This was not an audiobook with scenes - it was a circus with a variety of characters wandering in and out every five minutes - making no real contribution to the story and disappearing without explanation. The premise of the book - or as much of it as I can understand - is that drop dead gorgeous Cora Masson flees a drunken and abusive father in a small village near London, makes her way to Paris during its occupation by Germany, becomes romantically involved with a high- ranking German officer who changes her name to "Coralie," and surfaces as the owner of a fashionable millinary shop. However, this is the point at which the author turns Coralie into "Super Woman - she sews hats, she sings, she dances, she cooks, she nurses and heals the sick or wounded, she hides various Jewish people from the German authorities - and still finds time to be a mother and dabble in the French underground resistance movement. I have listened to this nonsense almost to the end of Part 2, and am still unable to understand by what magic she, out of all the dozens of characters in the book, escapes notice, capture, internment, etc., by the overly suspicious Gestapo; especially since her lover, Von-whatever (he also has several names), is heavily implicated in a plot to kill Hitler.
Save your time and money - buy and listen to "Light of the Moon" - you will enjoy it more than once !!
I love WW2 fiction and have been making my way through all of the books I can find on this time period. this is such a great story. a little hard to follow at times but a great book.
Wonderful story! You fall in love with the main characters in the book & are instantly engrossed. The audio was incredible - I could hardly wait for the ride to work!
Retired CFO, Army wife, Mom of five, Grandma of six, two sons who served in combat, love to read books that reflect my values and faith, love mysteries, historical, military stories, and books that don't waste my time . . . if it doesn't have an ending that was worth the wait, I'm not a happy camper.
Tale of Cora, who fled London to get away from her abusive father, landing in Paris with a German man who "kept" her very well, despite being married . . . Dietrich, having set Cora up in a flat and false papers, changing her name to Coralie, eventually leaves her, forcing her to stand on her own two feet . . .which she does amazingly well . . . I wasn't particularly impressed with the personal choices Cora made, except for her love and protection of her daughter . . . and the descriptions of war torn Paris do not match up with other accounts that I have read about . . . that said, this is a good listen, if one could just fast forward through the love making scenes . . . deep down Cora has a kind heart, as does Dietrich . . . and the ending, surprisingly was perfect . . .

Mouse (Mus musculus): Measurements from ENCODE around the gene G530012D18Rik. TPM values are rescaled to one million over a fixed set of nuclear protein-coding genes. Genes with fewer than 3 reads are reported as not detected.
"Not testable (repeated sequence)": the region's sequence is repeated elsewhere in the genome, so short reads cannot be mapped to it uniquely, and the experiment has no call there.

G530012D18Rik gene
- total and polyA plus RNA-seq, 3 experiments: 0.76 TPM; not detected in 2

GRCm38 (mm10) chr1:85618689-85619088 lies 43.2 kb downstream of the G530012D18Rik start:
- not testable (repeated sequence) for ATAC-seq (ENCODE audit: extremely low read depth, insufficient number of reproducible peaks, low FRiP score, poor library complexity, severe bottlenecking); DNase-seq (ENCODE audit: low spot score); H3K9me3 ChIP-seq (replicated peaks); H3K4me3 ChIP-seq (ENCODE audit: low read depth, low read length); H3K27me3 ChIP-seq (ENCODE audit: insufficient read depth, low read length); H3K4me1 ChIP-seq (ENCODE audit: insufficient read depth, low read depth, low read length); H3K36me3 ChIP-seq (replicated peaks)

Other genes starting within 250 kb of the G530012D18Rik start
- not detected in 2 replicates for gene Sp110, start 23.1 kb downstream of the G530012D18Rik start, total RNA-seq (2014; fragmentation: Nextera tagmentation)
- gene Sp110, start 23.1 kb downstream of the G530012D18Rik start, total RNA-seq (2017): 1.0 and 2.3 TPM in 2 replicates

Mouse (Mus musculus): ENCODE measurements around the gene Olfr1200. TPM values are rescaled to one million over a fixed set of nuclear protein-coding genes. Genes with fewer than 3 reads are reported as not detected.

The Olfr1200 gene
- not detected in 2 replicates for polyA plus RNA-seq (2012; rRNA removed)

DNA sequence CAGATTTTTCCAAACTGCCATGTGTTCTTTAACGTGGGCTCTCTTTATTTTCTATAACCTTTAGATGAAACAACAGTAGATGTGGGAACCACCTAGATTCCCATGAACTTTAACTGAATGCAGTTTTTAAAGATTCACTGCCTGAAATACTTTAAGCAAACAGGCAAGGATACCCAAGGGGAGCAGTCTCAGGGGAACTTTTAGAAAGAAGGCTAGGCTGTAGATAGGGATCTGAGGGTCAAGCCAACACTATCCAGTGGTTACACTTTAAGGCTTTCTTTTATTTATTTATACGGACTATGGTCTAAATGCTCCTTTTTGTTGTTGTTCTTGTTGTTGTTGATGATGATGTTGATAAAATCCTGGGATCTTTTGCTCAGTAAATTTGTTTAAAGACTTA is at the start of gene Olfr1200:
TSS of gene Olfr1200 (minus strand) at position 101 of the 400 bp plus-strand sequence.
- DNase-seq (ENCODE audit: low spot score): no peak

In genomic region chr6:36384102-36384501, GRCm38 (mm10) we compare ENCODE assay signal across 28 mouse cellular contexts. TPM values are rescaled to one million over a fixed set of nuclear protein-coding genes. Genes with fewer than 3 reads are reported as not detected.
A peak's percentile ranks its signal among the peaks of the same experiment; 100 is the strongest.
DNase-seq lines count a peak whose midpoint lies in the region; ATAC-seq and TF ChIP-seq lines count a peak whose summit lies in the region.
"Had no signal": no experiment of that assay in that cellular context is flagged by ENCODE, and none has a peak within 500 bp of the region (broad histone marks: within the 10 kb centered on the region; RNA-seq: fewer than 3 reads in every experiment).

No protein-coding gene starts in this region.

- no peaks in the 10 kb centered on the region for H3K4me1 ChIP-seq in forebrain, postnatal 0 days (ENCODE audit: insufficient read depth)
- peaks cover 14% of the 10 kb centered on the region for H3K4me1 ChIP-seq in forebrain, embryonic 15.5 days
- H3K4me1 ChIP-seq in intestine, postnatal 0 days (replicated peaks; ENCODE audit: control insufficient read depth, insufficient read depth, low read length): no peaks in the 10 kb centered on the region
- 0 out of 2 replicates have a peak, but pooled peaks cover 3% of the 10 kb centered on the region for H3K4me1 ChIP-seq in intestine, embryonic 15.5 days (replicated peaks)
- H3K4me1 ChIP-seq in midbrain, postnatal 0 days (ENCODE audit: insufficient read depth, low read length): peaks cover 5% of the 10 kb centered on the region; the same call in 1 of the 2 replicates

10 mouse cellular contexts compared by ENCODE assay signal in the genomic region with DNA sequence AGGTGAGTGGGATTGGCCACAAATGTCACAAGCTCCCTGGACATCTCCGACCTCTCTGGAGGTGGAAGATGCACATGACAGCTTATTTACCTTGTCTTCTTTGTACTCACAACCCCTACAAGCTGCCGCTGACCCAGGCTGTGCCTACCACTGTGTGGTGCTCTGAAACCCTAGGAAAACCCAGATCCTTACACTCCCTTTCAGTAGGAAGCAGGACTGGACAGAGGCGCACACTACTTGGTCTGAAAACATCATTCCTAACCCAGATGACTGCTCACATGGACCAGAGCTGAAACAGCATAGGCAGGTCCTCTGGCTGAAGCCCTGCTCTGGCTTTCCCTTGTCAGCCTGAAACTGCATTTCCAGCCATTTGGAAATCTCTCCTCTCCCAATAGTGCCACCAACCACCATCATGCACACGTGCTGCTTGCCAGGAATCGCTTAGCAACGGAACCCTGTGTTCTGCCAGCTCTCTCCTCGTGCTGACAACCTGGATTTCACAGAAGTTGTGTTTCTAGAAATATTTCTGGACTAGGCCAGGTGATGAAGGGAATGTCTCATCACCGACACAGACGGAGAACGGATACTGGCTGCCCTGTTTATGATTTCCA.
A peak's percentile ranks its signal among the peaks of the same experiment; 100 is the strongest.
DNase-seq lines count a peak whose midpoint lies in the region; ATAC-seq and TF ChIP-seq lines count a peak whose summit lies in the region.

"So sad to finish this book"
I just loved this book and was sad to finish it and leave the characters. I've listened to The Dress Thief too and did like but this is better.
Such a wonderful story which keeps you gripped all the way through - impressive given the length of the story.
"A GRIPPING PAGE TURNER!"
This book is in my top five of the books I have read over the two years I've been a member! I could not put it down reading into the he wee hours of the night! The story weaves itself from London, just before the second World War, to the Nazis occupation of Paris with all the atrocities this brought on the Parisians. Entwined through this is a love story between a young English Milliner, posing as a French woman, and a high ranking German Officer. The narration is excellent and she brings the story to life! I'll definitely read more by this author.
"A poignant enthralling story"
I haven't read the print version but generally prefer the audio as the narrators bring life to a book
It is similar to Natalie Meg Evans' The Dress Thief but is far more interesting and enthralling. It was similar in a way to the Lavender Keeper by Fiona McInTosh in that the heroine gets involved with a German Officer but also has another love interest in the background and is based in Paris in the War
No but I will look out for her in the future
Yes it was an emotional book, especially at the end. I also felt for Coralie when she sent her daughter away, as many mothers did during that time.
It was an interesting story built around an uncertain era but lightened by the descriptions of the various hats made by Coralie and the fashions of the time. It had many little incidents throughout the book which kept my attention throughout. I thoroughly enjoyed this book